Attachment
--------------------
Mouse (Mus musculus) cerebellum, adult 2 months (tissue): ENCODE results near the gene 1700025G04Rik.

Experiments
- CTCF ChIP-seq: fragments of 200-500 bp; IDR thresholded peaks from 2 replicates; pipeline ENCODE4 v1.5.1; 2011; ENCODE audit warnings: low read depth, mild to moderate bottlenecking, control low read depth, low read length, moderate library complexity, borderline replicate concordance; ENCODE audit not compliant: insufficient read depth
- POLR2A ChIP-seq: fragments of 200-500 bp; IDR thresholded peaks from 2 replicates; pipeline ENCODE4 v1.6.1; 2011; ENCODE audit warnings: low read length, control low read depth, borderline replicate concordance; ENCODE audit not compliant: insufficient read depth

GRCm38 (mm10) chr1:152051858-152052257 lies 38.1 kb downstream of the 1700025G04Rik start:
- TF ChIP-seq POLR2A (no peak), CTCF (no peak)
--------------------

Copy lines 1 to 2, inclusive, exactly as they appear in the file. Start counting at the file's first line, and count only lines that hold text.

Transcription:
Mouse (Mus musculus) cerebellum, adult 2 months (tissue): ENCODE results near the gene 1700025G04Rik.

Experiments